Predictors for depressive symptoms by four types of disability

Sun Wook Jung, Jin Ha Yoon, Wanhyung Lee

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4 Citations (Scopus)


This study aimed to examine the longitudinal relationship between disability and depressive symptoms, by comparing four types of disability in community-dwelling individuals with disabilities in South Korea. A total of 3347 South Koreans with disabilities from the second wave of the Panel Survey of Employment for the Disabled was utilized. Depressive symptomatology was assessed by whether the participant had experienced depressive symptoms for more than two weeks during the past year. A multivariate logistic regression model was used to calculate the odds ratio (OR) for depressive symptoms, and a Cox proportional hazards model to calculate the hazard ratio (HR) for two-year survival analysis. Persons who acquired mental disability from accident or industrial disaster and persons with congenital physical-internal disability were at higher risk for depressive symptoms. Maintaining employment was found to be an effective way to decrease the risk of depressive symptoms in persons with physical-external disability, sensory/speech disability, or mental disability. In contrast, in physical-internal disability, retaining normal ability to work seemed to be the key to reduce the risk of depressive symptoms. Predictors of depressive symptoms were found to differ depending on the type of disability. Such differences should be reflected in clinical and policy-level interventions to address the specific psychiatric needs of persons with different disabilities.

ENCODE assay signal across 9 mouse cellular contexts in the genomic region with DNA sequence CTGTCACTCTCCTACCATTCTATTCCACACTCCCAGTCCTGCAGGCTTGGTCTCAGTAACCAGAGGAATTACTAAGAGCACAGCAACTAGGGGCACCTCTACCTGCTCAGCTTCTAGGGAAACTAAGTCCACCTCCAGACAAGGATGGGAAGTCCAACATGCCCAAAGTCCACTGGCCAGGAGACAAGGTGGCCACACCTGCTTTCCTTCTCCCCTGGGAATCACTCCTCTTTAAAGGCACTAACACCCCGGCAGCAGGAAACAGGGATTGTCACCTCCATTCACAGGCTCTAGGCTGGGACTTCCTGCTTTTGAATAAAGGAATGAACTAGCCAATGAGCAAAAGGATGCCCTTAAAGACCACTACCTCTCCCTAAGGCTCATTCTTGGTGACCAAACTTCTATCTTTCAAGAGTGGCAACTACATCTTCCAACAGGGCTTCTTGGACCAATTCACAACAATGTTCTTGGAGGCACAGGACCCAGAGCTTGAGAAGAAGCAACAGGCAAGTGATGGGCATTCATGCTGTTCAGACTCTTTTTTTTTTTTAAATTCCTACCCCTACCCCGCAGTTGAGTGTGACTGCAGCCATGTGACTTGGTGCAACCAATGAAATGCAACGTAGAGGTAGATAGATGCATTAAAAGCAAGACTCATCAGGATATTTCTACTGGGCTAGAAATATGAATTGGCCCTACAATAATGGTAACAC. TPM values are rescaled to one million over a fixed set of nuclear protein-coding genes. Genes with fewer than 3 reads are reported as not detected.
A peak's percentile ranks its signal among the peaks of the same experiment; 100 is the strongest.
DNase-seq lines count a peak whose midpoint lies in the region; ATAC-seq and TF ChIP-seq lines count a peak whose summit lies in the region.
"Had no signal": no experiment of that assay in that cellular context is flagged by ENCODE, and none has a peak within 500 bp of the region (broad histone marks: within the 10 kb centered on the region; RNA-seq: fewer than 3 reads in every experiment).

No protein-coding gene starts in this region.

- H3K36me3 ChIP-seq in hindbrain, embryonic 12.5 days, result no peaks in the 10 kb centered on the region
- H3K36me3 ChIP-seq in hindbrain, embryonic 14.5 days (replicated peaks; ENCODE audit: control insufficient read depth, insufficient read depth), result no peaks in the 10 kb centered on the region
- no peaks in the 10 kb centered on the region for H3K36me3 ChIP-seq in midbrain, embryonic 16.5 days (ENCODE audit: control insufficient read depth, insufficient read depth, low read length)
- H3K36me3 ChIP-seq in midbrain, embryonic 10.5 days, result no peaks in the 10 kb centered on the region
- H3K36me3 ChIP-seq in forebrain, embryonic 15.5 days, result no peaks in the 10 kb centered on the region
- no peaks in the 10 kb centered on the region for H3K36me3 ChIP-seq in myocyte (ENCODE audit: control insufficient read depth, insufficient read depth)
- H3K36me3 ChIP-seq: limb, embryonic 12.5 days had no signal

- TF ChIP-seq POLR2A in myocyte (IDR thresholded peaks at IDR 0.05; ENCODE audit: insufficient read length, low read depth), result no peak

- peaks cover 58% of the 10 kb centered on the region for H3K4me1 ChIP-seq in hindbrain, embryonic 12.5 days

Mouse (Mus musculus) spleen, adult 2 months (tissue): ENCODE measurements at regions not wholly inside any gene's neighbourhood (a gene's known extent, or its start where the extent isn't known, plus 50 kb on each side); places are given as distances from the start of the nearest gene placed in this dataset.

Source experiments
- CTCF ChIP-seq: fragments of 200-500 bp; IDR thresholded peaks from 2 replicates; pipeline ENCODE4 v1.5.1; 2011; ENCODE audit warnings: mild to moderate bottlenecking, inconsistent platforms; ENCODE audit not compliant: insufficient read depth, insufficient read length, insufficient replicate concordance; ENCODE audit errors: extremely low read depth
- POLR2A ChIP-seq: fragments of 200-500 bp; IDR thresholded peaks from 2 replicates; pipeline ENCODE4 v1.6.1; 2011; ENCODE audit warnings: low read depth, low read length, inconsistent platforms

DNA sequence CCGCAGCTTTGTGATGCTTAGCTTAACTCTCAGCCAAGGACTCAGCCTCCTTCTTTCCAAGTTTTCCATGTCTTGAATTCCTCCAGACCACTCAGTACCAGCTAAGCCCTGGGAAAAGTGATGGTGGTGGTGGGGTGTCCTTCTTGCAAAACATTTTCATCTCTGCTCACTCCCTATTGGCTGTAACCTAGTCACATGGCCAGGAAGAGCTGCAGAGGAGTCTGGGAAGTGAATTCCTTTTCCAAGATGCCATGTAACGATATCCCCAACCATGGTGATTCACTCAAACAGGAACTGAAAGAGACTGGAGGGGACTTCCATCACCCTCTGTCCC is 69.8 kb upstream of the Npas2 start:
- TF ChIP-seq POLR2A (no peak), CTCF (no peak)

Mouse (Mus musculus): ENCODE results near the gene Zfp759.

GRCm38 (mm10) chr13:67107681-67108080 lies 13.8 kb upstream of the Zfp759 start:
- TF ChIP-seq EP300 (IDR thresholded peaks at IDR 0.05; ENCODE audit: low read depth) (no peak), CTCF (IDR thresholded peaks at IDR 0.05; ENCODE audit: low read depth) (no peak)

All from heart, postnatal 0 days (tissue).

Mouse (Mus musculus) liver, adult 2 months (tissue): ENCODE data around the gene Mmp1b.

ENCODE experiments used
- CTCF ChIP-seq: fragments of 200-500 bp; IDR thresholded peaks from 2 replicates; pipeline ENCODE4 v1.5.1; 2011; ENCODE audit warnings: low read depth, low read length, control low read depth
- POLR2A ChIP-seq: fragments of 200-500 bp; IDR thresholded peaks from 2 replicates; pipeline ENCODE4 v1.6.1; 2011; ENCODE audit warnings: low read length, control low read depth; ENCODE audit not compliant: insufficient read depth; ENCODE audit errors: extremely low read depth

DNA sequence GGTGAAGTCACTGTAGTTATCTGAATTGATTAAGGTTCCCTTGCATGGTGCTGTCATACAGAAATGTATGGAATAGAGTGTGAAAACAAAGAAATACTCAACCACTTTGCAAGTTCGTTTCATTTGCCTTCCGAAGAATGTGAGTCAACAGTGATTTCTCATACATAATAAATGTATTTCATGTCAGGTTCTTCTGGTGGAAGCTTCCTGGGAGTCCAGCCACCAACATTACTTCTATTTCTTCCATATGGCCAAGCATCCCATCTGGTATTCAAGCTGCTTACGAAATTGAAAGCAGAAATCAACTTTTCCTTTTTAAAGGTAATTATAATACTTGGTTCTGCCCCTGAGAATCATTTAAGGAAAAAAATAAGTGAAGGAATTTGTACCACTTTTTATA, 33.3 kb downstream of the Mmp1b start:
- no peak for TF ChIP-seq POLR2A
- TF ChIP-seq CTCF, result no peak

Original languageEnglish
Article number19371
JournalScientific reports
Issue number1
Publication statusPublished - 2021 Dec

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© 2021, The Author(s).

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